If your vet has confirmed your fears and your cat does have Feline Leukaemia Virus (FeLV), it doesn’t necessarily mean that your cat has no chance to live and has to be put down. If you do not own other cats and there aren’t kids and people with a suppressed immune system in your home, the cat can continue living with you.
Your vet might prescribe various drugs to slow down your cat’s cancer, as well as antibiotics, vitamins, and supplements. These will prolong your cat’s life and make it more comfortable. Unfortunately, the disease cannot be cured as there are no proven effective methods at this point in time.
Leukemia Virus (FeLV) in Siberian cats – Prevention
To prevent cats from contracting the virus and developing the disease, some catteries vaccinate their kittens against FeLV as early as eight weeks of age, while some breeders believe it’s unnecessary. Some catteries constantly screen their animals for Feline Leukaemia. Not every cattery is on board with vaccination as it could be rough or, in very rare cases, even lethal for the kitten.
The general consensus is that, for a house cat, there aren’t that many chances to contract the virus if they are the only cat in the household and don’t venture outside much. Ultimately, unless your kitten already comes vaccinated against it, it’s up to you to make that decision.
Feline Lower Urinary Tract Disease is a term used to describe a host of symptoms associated with the cat’s difficulty to excrete urine. The actual conditions may include bladder stones, urethral blockage, cancer, infection, inflammation of the bladder and some others.
According to recent research, Feline Lower Urinary Tract Disease in Siberian cats is a hereditary disease that runs in many lines. Although the conditions associated with the disease are often painful for cats, they are usually not lethal and can be treated by the vet to improve the quality of your pet’s life.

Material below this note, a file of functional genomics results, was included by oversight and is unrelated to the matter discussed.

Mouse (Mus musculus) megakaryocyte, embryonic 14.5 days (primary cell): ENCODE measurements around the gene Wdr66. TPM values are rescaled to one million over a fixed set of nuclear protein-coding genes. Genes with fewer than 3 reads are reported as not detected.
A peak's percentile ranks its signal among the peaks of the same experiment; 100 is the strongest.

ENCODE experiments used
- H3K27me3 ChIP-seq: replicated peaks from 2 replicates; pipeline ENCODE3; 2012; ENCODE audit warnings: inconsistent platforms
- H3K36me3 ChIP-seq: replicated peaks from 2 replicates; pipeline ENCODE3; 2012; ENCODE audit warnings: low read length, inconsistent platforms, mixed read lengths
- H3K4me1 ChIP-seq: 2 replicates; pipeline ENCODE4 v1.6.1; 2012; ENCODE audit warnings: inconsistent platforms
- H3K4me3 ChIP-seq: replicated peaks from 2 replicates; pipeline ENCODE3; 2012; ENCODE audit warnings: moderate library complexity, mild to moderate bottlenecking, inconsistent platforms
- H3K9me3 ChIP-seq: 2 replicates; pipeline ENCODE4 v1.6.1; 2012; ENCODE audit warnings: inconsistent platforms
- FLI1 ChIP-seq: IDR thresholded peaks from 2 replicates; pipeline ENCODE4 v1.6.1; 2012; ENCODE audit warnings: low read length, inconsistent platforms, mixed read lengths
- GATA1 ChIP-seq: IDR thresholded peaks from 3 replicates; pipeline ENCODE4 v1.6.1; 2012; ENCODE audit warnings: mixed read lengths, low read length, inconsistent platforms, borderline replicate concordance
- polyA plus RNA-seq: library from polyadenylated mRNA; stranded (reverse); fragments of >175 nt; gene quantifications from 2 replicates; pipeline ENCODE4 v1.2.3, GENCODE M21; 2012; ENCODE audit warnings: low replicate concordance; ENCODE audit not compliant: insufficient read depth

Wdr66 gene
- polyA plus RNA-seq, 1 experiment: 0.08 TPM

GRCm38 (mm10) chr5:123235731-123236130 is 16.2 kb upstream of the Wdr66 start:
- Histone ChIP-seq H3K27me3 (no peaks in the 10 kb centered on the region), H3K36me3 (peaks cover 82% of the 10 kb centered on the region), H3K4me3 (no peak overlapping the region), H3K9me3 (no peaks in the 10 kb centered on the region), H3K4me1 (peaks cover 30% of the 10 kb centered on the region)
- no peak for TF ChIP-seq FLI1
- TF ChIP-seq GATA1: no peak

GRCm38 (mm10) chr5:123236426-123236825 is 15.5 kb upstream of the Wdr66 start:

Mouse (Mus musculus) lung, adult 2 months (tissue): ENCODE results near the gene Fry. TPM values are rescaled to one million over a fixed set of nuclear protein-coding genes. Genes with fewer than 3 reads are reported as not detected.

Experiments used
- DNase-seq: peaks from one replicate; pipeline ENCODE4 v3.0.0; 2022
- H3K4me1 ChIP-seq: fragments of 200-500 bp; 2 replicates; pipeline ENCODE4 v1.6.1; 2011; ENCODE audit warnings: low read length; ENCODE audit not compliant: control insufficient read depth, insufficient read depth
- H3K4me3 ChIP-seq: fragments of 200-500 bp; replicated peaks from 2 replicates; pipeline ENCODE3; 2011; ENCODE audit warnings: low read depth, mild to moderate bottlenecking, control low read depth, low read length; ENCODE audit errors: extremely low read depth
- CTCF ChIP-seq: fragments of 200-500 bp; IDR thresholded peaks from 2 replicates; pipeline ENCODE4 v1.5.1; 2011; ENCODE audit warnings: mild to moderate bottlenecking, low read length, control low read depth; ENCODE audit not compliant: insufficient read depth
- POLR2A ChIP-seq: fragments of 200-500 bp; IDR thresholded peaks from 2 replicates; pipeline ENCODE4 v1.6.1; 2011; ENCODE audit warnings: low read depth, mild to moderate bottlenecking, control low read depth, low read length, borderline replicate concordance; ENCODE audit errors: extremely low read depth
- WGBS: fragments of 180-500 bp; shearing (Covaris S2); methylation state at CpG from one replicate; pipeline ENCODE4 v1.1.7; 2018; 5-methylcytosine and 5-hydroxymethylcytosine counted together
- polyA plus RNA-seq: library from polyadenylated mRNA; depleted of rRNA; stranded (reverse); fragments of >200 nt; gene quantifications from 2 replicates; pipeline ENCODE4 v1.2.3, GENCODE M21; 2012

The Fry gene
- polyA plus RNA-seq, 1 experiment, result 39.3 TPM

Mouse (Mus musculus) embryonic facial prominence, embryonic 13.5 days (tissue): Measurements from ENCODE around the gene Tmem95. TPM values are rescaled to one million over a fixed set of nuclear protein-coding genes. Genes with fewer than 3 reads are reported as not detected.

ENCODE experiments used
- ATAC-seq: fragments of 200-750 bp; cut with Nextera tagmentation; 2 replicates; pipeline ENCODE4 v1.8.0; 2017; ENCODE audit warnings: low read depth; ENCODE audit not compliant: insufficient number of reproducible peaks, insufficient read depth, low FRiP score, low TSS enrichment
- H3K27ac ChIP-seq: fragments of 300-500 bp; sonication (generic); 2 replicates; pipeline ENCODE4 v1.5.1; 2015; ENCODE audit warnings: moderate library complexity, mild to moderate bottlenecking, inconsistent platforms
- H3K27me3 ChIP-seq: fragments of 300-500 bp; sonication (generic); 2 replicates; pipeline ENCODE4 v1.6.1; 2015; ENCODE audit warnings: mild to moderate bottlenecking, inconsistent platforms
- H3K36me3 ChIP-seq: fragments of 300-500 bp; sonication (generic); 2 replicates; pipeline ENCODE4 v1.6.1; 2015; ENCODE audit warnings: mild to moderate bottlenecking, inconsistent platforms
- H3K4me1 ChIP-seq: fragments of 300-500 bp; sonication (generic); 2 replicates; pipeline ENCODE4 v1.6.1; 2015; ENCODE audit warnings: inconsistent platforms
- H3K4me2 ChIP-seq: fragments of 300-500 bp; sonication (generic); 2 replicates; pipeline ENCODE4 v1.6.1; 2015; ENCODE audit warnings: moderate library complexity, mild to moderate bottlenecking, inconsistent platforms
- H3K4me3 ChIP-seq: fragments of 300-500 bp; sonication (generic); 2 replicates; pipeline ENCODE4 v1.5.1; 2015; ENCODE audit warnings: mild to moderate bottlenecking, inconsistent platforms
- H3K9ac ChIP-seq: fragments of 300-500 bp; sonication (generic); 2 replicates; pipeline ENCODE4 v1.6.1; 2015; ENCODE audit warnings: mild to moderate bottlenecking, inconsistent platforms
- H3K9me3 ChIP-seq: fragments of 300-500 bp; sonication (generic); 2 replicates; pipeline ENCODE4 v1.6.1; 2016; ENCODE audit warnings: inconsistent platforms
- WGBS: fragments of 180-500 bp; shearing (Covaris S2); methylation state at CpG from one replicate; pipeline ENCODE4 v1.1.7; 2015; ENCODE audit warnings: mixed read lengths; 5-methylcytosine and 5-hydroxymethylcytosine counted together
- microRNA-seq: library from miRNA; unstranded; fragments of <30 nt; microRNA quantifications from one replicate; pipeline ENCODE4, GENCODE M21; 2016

Causes of Feline Lower Urinary Tract Disease in Siberian cats
There are many factors that can cause the development of this disease. For example, the quality of water that your cat drinks. If the water is over-saturated with minerals, it can cause accumulation of calcium in the cat’s urinary tract, which leads to blockages. Too much protein in the cat’s diet can cause urolithiasis (urinary stones). Too much dairy in the diet or vegetarian diet can also cause this.
Lack of vitamin A tends to negatively affect the cat’s urinary tract health. Hormonal imbalances may lead to increased levels of calcium in urine and blood, and sometimes a cat’s anatomical characteristics may create a good environment for increased calcium deposits, all of which leads to urinary tract impermeability, pain while voiding urine and other urinary tract conditions in cats. Infections can also cause or contribute to the disease.
Male cats have a particular predisposition to this host of symptoms. Cats fed a predominantly kibble-based diet are also more predisposed. Other factors include primarily living indoors, obesity and young to middle-aged age.
You may suspect FLUTD in your cat if you notice some of the following signs:
Blood in urine. Take your cat to the vet immediately!
Straining to void urine. If you see your cat take the appropriate position and strain, but nothing is happening or it is only able to pass tiny amounts of urine, that means there is a blockage in the urinary tract. This can be very painful for the cat, so you may hear them mew and otherwise vocalize their attempts.
Sometimes you will notice your cat urinate past the litter-box, in other places of the house. This is because your cat has come to associate the litterbox with pain and wants to avoid it. Also, they might be incontinent due to pain and general discomfort in the urinary system.
Another sign is your cat’s excessive grooming, particularly in the genital area. Cats are prone to licking painful areas that cause them discomfort.
Feline Lower Urinary Tract Disease in Siberian cats Treatment
Feline Lower Urinary Tract Disease can be very dangerous if not treated. If you suspect that your cat might have any blockages, take them to the vet immediately. The vet will check the cat and if needed, remove the blockage to help the cat void urine.
Sometimes manual manipulations could do the trick. In other cases, a catheter might be used. If the occurrences of the blockage happen again, your cat might need a surgery.
This was an overview of some of the more grave health conditions common to cats in general and Siberian cat in particular. But don’t let this make you feel negative. The health of your cat is, to a large degree, in your hands. If you watch them closely, feed them right, give them plenty of exercise and love, your cat will stay healthy and happy for many, many years.
*Some of the research in this article was based on materials from:
An article on Feline Leukemia here (www.sib-cats.com)